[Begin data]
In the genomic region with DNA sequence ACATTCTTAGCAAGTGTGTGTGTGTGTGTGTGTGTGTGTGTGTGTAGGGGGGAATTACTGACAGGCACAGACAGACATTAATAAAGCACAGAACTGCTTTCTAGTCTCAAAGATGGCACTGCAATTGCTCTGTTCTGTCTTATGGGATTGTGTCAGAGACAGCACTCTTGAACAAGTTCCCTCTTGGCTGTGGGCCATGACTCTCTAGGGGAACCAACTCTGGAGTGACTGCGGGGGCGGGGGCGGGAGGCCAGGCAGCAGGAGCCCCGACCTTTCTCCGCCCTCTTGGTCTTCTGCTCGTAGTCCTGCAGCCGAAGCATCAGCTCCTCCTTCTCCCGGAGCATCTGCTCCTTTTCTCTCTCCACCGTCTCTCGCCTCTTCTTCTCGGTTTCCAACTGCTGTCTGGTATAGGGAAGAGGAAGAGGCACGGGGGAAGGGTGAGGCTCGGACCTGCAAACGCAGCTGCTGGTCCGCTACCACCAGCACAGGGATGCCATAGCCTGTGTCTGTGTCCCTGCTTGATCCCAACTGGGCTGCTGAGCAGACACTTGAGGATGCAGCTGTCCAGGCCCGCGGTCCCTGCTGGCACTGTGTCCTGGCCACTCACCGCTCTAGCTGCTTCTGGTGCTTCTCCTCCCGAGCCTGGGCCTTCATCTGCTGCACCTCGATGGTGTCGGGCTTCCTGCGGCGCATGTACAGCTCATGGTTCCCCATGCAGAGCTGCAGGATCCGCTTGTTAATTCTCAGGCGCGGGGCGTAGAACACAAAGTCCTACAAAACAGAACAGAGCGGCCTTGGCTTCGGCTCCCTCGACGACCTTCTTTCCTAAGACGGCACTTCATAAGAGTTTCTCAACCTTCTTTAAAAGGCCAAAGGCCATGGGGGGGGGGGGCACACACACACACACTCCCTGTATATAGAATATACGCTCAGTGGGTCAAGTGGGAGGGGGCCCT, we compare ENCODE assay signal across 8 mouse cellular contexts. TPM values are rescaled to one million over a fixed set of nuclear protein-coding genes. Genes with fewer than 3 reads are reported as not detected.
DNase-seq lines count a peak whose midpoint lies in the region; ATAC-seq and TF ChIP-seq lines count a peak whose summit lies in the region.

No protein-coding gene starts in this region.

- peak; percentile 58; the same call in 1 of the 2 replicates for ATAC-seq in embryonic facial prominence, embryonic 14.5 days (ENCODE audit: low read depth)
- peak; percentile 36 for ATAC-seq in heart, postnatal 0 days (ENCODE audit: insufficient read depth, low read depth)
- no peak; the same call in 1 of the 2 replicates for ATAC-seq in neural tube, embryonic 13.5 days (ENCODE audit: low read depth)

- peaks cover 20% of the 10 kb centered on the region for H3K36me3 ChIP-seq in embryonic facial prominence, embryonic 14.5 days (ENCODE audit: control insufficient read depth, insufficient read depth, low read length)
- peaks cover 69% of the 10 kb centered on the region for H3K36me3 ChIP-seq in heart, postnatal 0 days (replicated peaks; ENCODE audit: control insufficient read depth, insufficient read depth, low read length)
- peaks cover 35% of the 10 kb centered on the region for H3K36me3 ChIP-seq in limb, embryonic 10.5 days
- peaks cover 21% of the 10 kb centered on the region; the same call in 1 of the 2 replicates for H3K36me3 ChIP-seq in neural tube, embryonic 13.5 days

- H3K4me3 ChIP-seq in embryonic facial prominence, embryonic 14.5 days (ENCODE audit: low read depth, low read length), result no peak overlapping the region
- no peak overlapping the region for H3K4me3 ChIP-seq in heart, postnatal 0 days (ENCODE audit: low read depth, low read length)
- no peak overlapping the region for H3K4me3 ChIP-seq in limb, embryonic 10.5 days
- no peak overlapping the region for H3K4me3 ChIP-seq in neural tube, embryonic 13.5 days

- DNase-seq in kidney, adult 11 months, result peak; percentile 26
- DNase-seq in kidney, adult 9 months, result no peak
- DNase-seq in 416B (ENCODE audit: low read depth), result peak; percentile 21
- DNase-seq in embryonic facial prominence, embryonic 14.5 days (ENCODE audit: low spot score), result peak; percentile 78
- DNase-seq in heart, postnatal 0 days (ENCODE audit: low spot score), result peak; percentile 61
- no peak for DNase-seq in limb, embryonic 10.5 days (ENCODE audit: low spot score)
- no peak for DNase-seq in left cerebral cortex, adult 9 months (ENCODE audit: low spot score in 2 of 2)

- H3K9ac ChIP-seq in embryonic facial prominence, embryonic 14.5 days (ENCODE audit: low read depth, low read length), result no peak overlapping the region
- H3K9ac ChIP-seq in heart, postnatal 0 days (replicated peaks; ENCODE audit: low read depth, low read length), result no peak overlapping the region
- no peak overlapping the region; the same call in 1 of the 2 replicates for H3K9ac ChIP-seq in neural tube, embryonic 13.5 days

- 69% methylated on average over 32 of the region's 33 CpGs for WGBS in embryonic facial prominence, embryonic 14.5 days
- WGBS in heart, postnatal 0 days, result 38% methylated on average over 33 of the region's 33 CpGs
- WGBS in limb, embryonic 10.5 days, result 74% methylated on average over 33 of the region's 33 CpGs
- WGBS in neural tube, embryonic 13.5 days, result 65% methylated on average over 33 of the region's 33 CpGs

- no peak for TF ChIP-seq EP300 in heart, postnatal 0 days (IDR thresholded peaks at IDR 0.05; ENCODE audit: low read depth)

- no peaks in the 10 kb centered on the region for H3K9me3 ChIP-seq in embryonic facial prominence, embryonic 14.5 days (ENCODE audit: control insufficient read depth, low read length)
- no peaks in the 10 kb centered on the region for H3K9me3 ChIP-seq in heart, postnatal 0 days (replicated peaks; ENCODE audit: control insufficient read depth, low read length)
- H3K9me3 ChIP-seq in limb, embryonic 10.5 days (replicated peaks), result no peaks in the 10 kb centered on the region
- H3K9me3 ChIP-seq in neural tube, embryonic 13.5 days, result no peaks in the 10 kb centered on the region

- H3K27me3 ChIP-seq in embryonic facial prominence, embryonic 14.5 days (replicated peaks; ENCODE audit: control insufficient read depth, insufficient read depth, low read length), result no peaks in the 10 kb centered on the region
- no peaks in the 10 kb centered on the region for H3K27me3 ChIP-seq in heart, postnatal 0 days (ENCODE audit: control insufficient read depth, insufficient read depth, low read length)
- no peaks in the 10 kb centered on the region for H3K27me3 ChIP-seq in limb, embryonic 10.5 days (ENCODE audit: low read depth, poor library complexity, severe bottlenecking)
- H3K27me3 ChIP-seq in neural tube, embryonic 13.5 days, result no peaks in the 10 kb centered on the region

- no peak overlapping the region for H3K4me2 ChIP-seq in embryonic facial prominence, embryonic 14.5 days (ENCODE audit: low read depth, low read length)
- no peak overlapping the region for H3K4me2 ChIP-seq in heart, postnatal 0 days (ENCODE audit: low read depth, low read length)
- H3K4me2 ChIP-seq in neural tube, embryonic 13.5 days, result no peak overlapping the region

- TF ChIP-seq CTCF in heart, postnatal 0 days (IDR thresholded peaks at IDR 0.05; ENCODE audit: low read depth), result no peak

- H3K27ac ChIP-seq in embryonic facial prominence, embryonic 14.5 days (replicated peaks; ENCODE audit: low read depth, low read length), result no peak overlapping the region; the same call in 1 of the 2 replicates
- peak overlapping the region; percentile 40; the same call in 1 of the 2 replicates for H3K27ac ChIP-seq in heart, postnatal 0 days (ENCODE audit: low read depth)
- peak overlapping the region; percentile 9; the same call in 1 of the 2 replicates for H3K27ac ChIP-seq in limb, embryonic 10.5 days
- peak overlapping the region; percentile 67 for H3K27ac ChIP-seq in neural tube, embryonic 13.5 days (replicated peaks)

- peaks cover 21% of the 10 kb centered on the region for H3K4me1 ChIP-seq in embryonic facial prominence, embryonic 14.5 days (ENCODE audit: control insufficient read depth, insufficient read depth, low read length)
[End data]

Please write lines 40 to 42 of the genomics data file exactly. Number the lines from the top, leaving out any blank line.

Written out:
- H3K4me2 ChIP-seq in neural tube, embryonic 13.5 days, result no peak overlapping the region

- TF ChIP-seq CTCF in heart, postnatal 0 days (IDR thresholded peaks at IDR 0.05; ENCODE audit: low read depth), result no peak

- H3K27ac ChIP-seq in embryonic facial prominence, embryonic 14.5 days (replicated peaks; ENCODE audit: low read depth, low read length), result no peak overlapping the region; the same call in 1 of the 2 replicates